Robert Raymond Provine
It is with deep sadness that the University of Maryland, Baltimore County (UMBC) announces the passing of Dr. Robert Provine, emeritus professor of psychology, on October 17, 2019.
Dr. Provine received his Ph.D. in psychology at Washington University, where he also worked for several years as a research assistant professor. His training focused on neuropsychology and neuroembryology and his mentors included Dr. Rita Levi-Montalcini, a Nobel Laureate in Physiology or Medicine, and Dr. Viktor Hamburger, a winner of the National Medal of Science. Provine joined the UMBC psychology department in 1974, was tenured in 1976, and promoted to Professor in 1983. He was a fellow of the American Association for the Advancement of Science, the Association for Psychological Science, and the Psychonomic Society.
Provine’s research on topics such as yawning, laughter, tickling, and emotional tears provided fascinating insights into the fundamental building blocks of human social behavior. For example, his 2001 book Laughter: A Scientific Investigation describes how, after producing the first detailed sound wave analyses of human laughter, Provine turned his attention to chimpanzees, and realized that Charles Darwin, Jane Goodall, and Dian Fossey had mistakenly characterized ape laughter as similar to human chuckling.
Provine’s work, however, led to his realization that it was difficult for naive listeners to identify audio recordings of chimp laughter as laughter. This was due to a breathy, panting quality of chimp laughter that is distinct from the “ha-ha” sounds that humans produce as they break a single exhale into the controlled segments that are iconic in our laughter. Provine traced this difference to a neurological and musculature difference in how animals that walk on four legs use breath. This produced a stunning evolutionary hypothesis that walking upright and talking, which necessitates controlled, segmented breathing, evolved together.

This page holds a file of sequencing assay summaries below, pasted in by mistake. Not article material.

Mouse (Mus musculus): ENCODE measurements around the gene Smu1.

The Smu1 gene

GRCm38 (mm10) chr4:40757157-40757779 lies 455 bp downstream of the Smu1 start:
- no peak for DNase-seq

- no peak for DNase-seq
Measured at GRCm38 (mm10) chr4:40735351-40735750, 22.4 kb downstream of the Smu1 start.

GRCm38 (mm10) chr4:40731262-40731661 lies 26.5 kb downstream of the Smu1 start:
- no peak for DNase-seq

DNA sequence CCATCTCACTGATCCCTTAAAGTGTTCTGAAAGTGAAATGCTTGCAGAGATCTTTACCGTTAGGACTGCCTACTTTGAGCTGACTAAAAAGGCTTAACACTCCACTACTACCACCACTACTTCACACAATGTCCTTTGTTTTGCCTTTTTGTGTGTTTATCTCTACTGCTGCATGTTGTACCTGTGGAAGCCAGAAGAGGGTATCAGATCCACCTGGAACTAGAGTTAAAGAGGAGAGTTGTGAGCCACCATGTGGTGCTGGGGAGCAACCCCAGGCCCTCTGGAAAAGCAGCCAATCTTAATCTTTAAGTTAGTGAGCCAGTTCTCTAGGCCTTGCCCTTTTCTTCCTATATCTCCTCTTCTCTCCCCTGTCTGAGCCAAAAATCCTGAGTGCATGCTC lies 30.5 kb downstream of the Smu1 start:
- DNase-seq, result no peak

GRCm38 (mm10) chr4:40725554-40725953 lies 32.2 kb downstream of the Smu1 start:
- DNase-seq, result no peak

Provine labeled his creative ethological approach as “sidewalk neuroscience.” He demonstrated repeatedly how fundamental insights into human nature could be obtained with careful observation and simple equipment such as a stopwatch and notepad. Provine’s 2014 book Curious Behavior, brought together 20 years of ethological and laboratory research on laughter, yawning, tickling, emotional tearing, and related topics. He characterized this book as ‘a celebration of undergraduate research at UMBC’ because almost all of the research described was conducted with student collaborators. His books received stellar reviews from sources as diverse as Nature, Scientific American, the New York Times, Time Magazine, and People Magazine, and his research papers are widely cited in psychology textbooks.
Provine will also be remembered by many for his pursuits and interests outside the laboratory. He was an accomplished jazz saxophone player, and during his early years at UMBC, he performed regularly with colleagues from the music department. Provine was also skilled in Taekwondo and helped form a UMBC martial arts club. He was also a Corvette enthusiast.
Robert Provine is survived by his wife Helen Weems, daughter Kimberly and son-in-law Thomas Lourenco, son Robert and daughter-in-law Elena Provine, and three grandchildren. His colleagues and friends at UMBC and beyond will miss his brilliance, excitement for discoveries big and small, and great intellectual energy.
Service and interment will be private. Donations may be made in his name to the American Association for the Advancement of Science https://www.aaas.org/support, or the Howard Astronomical League https://www.howardastro.org/donations.php (Howard County, Maryland).
Robert Provine's New York Times Obituary
Robert Provine's Washington Post Obituary